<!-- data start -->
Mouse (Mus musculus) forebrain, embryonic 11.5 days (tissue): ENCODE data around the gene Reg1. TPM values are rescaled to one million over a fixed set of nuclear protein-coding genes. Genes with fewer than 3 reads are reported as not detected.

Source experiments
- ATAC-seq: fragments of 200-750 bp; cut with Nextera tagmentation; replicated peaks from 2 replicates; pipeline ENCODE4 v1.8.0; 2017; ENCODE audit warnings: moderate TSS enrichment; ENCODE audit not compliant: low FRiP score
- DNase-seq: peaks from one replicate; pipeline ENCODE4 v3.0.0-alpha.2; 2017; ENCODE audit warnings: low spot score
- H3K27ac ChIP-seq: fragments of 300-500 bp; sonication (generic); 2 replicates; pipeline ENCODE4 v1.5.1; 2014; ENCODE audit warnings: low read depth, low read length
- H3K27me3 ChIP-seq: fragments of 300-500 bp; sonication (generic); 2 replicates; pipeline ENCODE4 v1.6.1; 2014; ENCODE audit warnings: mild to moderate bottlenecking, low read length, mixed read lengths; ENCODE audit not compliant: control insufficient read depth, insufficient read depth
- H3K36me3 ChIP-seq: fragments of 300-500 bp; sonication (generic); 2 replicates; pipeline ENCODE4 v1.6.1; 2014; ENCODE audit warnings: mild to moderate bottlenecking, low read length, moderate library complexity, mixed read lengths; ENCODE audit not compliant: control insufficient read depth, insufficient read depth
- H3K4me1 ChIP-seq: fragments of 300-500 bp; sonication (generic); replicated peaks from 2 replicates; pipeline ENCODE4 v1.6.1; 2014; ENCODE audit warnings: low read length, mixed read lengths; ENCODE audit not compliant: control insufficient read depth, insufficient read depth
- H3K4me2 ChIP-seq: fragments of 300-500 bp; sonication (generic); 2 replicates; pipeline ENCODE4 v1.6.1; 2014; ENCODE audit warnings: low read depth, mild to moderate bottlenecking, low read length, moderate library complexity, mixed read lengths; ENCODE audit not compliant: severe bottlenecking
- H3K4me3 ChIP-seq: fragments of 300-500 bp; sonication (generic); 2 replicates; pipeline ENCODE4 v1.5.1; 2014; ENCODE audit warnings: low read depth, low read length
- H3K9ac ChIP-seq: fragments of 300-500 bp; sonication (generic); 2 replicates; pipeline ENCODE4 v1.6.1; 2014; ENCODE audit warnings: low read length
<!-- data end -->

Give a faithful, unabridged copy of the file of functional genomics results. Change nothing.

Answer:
Mouse (Mus musculus) forebrain, embryonic 11.5 days (tissue): ENCODE data around the gene Reg1. TPM values are rescaled to one million over a fixed set of nuclear protein-coding genes. Genes with fewer than 3 reads are reported as not detected.

Source experiments
- ATAC-seq: fragments of 200-750 bp; cut with Nextera tagmentation; replicated peaks from 2 replicates; pipeline ENCODE4 v1.8.0; 2017; ENCODE audit warnings: moderate TSS enrichment; ENCODE audit not compliant: low FRiP score
- DNase-seq: peaks from one replicate; pipeline ENCODE4 v3.0.0-alpha.2; 2017; ENCODE audit warnings: low spot score
- H3K27ac ChIP-seq: fragments of 300-500 bp; sonication (generic); 2 replicates; pipeline ENCODE4 v1.5.1; 2014; ENCODE audit warnings: low read depth, low read length
- H3K27me3 ChIP-seq: fragments of 300-500 bp; sonication (generic); 2 replicates; pipeline ENCODE4 v1.6.1; 2014; ENCODE audit warnings: mild to moderate bottlenecking, low read length, mixed read lengths; ENCODE audit not compliant: control insufficient read depth, insufficient read depth
- H3K36me3 ChIP-seq: fragments of 300-500 bp; sonication (generic); 2 replicates; pipeline ENCODE4 v1.6.1; 2014; ENCODE audit warnings: mild to moderate bottlenecking, low read length, moderate library complexity, mixed read lengths; ENCODE audit not compliant: control insufficient read depth, insufficient read depth
- H3K4me1 ChIP-seq: fragments of 300-500 bp; sonication (generic); replicated peaks from 2 replicates; pipeline ENCODE4 v1.6.1; 2014; ENCODE audit warnings: low read length, mixed read lengths; ENCODE audit not compliant: control insufficient read depth, insufficient read depth
- H3K4me2 ChIP-seq: fragments of 300-500 bp; sonication (generic); 2 replicates; pipeline ENCODE4 v1.6.1; 2014; ENCODE audit warnings: low read depth, mild to moderate bottlenecking, low read length, moderate library complexity, mixed read lengths; ENCODE audit not compliant: severe bottlenecking
- H3K4me3 ChIP-seq: fragments of 300-500 bp; sonication (generic); 2 replicates; pipeline ENCODE4 v1.5.1; 2014; ENCODE audit warnings: low read depth, low read length
- H3K9ac ChIP-seq: fragments of 300-500 bp; sonication (generic); 2 replicates; pipeline ENCODE4 v1.6.1; 2014; ENCODE audit warnings: low read length